With assistance from some of my litigation colleagues, Bryan Cave Leighton Paisner has just published guidance on re-evaluating practices and considering some of the litigation risks that could arise with the Paycheck Protection Program.

Prior to the PPP going live on April 3, banks scrambled to assemble teams and online application in-take and processing protocols to handle the onslaught of applications.  Over 1.6 million small businesses were approved for relief, a small fraction of the total number of small businesses in the U.S. 

For many, the Program ground to a halt on April 16, 2020, a mere 13 days after it opened, when all of the $349 billion in funding was exhausted.  The abrupt and swift depletion of the Program left many small business owners in dismay and frustrated with their banks, and pondering what recourse they might have.  A few quickly filed lawsuits.  More lawsuits no doubt are coming.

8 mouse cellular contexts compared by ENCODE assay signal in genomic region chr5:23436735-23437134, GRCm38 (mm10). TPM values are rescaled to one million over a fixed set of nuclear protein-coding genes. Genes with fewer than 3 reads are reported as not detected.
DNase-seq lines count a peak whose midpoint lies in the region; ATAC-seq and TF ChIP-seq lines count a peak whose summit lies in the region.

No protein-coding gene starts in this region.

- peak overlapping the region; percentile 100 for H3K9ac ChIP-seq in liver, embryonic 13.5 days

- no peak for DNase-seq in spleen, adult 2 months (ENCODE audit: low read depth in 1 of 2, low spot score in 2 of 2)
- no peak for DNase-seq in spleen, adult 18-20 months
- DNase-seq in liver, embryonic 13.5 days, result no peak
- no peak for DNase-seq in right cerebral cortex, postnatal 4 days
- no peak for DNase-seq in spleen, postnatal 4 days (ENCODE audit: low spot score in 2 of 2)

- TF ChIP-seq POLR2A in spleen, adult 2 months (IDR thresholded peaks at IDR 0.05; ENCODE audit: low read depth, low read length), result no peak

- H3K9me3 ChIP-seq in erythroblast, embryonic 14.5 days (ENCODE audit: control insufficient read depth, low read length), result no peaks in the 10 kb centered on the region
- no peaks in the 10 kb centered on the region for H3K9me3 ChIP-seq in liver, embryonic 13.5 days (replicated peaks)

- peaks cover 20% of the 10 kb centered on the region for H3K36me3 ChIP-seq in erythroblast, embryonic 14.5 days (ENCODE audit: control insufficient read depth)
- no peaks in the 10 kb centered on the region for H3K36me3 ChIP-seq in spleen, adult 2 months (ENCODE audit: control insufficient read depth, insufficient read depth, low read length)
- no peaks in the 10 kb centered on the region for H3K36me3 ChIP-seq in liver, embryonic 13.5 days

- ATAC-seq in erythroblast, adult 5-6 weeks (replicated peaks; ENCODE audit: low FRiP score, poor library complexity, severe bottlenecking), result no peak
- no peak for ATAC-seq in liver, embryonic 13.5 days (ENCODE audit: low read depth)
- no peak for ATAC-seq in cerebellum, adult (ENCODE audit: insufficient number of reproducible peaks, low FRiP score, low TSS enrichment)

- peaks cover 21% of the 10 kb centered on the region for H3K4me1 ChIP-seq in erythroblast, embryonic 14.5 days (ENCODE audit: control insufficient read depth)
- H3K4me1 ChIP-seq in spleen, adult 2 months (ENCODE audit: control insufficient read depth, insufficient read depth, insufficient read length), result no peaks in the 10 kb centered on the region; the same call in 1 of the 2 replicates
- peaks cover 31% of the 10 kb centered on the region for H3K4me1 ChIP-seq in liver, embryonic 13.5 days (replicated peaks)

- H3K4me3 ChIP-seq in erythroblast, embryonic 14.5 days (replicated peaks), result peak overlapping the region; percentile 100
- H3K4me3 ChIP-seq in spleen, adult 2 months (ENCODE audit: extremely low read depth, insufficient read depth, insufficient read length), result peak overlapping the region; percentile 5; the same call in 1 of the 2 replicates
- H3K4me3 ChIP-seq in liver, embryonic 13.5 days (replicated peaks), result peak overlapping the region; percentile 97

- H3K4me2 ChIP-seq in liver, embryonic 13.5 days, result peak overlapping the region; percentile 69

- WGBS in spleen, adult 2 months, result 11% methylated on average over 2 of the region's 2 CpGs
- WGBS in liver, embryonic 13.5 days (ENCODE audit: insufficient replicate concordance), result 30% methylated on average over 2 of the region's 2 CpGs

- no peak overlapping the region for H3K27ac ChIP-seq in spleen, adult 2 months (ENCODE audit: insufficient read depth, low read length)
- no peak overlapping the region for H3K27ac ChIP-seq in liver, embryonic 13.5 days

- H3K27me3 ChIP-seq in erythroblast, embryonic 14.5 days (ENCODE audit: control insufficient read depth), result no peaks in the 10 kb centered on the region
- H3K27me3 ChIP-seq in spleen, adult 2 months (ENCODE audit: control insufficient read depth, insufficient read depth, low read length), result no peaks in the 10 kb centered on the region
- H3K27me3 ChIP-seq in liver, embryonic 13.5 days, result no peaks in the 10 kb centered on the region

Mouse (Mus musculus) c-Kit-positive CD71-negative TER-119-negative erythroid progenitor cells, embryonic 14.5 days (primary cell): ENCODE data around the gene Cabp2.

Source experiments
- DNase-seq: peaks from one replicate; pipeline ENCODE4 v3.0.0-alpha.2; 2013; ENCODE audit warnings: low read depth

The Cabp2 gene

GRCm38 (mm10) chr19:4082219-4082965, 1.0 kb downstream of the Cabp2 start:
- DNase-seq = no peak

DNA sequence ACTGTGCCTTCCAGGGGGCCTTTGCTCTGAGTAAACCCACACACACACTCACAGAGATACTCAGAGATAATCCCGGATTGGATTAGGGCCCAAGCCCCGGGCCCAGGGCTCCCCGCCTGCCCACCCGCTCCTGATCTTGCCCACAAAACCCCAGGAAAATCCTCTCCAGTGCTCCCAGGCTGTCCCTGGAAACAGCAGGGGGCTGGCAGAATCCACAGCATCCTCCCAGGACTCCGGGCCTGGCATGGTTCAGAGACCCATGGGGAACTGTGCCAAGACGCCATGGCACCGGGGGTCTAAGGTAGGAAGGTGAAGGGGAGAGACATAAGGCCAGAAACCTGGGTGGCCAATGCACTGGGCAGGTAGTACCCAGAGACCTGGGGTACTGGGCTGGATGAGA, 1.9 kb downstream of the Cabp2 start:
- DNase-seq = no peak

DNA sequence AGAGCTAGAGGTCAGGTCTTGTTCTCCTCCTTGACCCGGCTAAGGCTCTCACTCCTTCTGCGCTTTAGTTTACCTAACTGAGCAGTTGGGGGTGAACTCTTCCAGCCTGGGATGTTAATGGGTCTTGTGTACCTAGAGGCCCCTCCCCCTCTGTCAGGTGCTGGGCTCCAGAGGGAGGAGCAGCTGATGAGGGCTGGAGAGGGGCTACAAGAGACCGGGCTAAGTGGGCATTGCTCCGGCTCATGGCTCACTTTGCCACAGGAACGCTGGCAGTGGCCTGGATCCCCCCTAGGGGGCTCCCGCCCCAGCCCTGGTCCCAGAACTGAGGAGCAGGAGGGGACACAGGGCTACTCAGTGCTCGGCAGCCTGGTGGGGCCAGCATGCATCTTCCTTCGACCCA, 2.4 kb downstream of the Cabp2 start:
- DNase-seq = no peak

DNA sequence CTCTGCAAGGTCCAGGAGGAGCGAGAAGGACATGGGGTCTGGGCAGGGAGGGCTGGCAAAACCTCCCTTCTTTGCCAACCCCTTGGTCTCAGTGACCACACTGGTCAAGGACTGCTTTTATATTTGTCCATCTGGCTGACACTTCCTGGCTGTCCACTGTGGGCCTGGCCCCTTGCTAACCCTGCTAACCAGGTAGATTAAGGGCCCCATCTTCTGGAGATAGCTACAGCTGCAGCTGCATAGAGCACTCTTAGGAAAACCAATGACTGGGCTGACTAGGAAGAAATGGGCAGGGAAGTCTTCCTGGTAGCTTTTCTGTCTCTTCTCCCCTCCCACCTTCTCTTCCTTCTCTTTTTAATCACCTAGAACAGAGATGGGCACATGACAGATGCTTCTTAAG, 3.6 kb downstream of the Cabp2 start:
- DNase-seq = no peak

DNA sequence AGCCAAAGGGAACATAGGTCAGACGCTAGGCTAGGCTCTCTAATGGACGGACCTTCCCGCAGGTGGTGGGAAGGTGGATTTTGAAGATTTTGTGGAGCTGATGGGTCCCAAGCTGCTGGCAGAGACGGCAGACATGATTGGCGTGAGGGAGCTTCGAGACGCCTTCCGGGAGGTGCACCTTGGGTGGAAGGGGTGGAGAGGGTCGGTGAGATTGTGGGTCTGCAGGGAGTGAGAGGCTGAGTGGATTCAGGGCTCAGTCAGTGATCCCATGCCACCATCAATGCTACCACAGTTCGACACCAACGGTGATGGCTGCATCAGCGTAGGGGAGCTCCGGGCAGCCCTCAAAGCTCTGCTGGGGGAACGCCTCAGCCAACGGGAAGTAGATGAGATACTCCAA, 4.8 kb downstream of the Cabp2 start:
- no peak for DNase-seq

As Congress gets set to appropriate more than $300 billion in additional funding for the Program, and lenders prepare for ramping up their PPP operations for the second round of applications, it is smart to re-evaluate practices and consider some of the litigation risks that could arise. 

Lenders are trying to do what is right and manage tremendous volumes under tight timeframes and changing circumstances. Understanding operational realities and proactively managing communications both within the institution and with customers will be critical to assessing and managing potential litigation or regulatory risk. 

While there is no one “right” answer and banks often face conflicting litigation risks with regard to their processing of PPP loans, but we believe having an understanding of these risks when implementing a PPP strategy will only help banks in defending against future litigation. 

Among the factors analyzed in the guidance include:

  • Timeliness of Processing Applications
  • Prioritizing Certain Loan Applications
  • Undertaking Additional Underwriting
  • False Claims Act
  • Discriminatory Impacts
  • Post Hoc Criticism of Underwriting & Calculations
  • Consumer Fraud Claims